After being bailed out repeatedly over the years by a small corps of big donors, Opera Pacific, Orange County's professional opera company, appears to have sung its swan song -- barring a fairy-tale rescue.
If it succumbs, the company, founded in 1986 as part of the burst of arts energy in the county surrounding the opening of the Orange County Performing Arts Center, will be a casualty of this year's crisis on Wall Street. A limited circle of patrons has been unable to swing the $4 million to $5 million in donations needed to fund a typical season's budget of about $7 million to $8 million.
Board Chairman Sebastian Paul Musco did not quite acknowledge Wednesday that Opera Pacific is finished but was left clinging to a prayer that the company might dodge Gotterdammerung once more.
Asked what the future might hold, he answered with a plea: "Send me a miracle; send me an angel." Musco, founder and chairman of Gemini Industries, said his own gambit would be playing the lottery and donating any jackpot to Opera Pacific.
On Tuesday, the company announced that the two remaining productions of its 2008-09 season had been canceled; that it had put its office, set-storage and rehearsal building in Santa Ana up for sale to settle its debts, including refunds owed ticket holders; and that it had laid off all but two members of a staff that Musco said had numbered about 20.
The canceled operas are "The Grapes of Wrath," a recent work by Ricky Ian Gordon and librettist Michael Korie, and Richard Strauss' "Salome" with soprano Deborah Voigt. The recent production of Rossini's "The Barber of Seville" was saved only with a last-gasp fundraising effort that brought in about $350,000, said Robert C. Jones, Opera Pacific's president and chief executive until his job disappeared Tuesday. Ticket sales for the four performances fell about $200,000 short of budgeted projections, Jones said.
Musco said the limited number of donors who had funded the company no longer could come up with the necessary gifts in the wake of drastic hits to their investment portfolios and the demands of other causes. "We're exhausted," he said. "We want to go out of this thing gracefully with our heads up high."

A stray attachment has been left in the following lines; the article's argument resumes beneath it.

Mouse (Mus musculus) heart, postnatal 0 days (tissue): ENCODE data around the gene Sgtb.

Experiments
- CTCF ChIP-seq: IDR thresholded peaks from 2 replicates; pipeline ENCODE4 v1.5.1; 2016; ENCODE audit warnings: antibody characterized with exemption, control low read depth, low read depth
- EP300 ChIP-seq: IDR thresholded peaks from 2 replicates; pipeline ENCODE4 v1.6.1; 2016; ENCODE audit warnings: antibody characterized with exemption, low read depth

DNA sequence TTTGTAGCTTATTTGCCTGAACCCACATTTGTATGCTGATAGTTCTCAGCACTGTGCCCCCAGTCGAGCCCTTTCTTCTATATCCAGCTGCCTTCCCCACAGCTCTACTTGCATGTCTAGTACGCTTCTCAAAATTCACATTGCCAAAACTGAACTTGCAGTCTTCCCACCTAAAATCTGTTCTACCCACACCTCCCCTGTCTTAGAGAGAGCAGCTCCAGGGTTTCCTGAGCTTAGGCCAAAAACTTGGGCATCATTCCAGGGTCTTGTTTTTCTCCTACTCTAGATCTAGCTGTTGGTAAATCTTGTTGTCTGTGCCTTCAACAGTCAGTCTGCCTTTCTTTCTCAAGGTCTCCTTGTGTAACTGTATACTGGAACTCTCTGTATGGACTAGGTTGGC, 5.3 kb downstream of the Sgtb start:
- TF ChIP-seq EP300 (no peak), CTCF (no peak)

Jones said the national economic crisis hit the company just as it was planning a new approach aimed at expanding its audience and donor base. Instead of mounting a fall-through-spring season, starting in 2010 it would produce a monthlong summer festival of three operas at the Costa Mesa performance center.
Jones said the Opera Pacific building was recently appraised at $3.1 million but would probably fetch "much less" in the current market. Still, he said, the sale should cover the company's outstanding debt. He and Musco would not specify how much is owed.
Musco said the 28-member board had yet to address whether it would try to keep Opera Pacific on long-term life support by preserving its name and nonprofit status with hopes of its being resuscitated as a summer festival. "It's on my wish list, but it's there only if we can fund it," he said.
In 2000, Orange County tech billionaire Henry Samueli and his wife, Susan, delivered Opera Pacific from a large deficit with a $5-million donation (the two opera buffs have given $16 million to the company since 1999).
"You can't keep asking people like the Samuelis, 'Give us another million,' " Musco said. "In all fairness, where's the rest of the community?"
Gerald Solomon, executive director of the Samueli Foundation, said the Samuelis were not approached for a bailout-size donation this time. He said they would support whatever decisions the board made and continue to donate "to the extent that's possible."
Musco said he had donated more than $5 million himself over the years, including a $2-million loan he made in 2005, then later forgave as part of a fundraising effort. Jones said the company's debt had been erased in 2007, positioning it to stage its current season, then transform itself with the summer festival plan -- until the stock market plunged.
The collapse of the opera season means a possible loss of $300,000 to $400,000 in rental income for the Orange County Performing Arts Center. Terrence Dwyer, the center's president, said the venue would try to book substitute events.
"It's very sad news for everyone in the community," Dwyer said.
Boehm is a Times staff writer.Copyright © 2015, The Baltimore Sun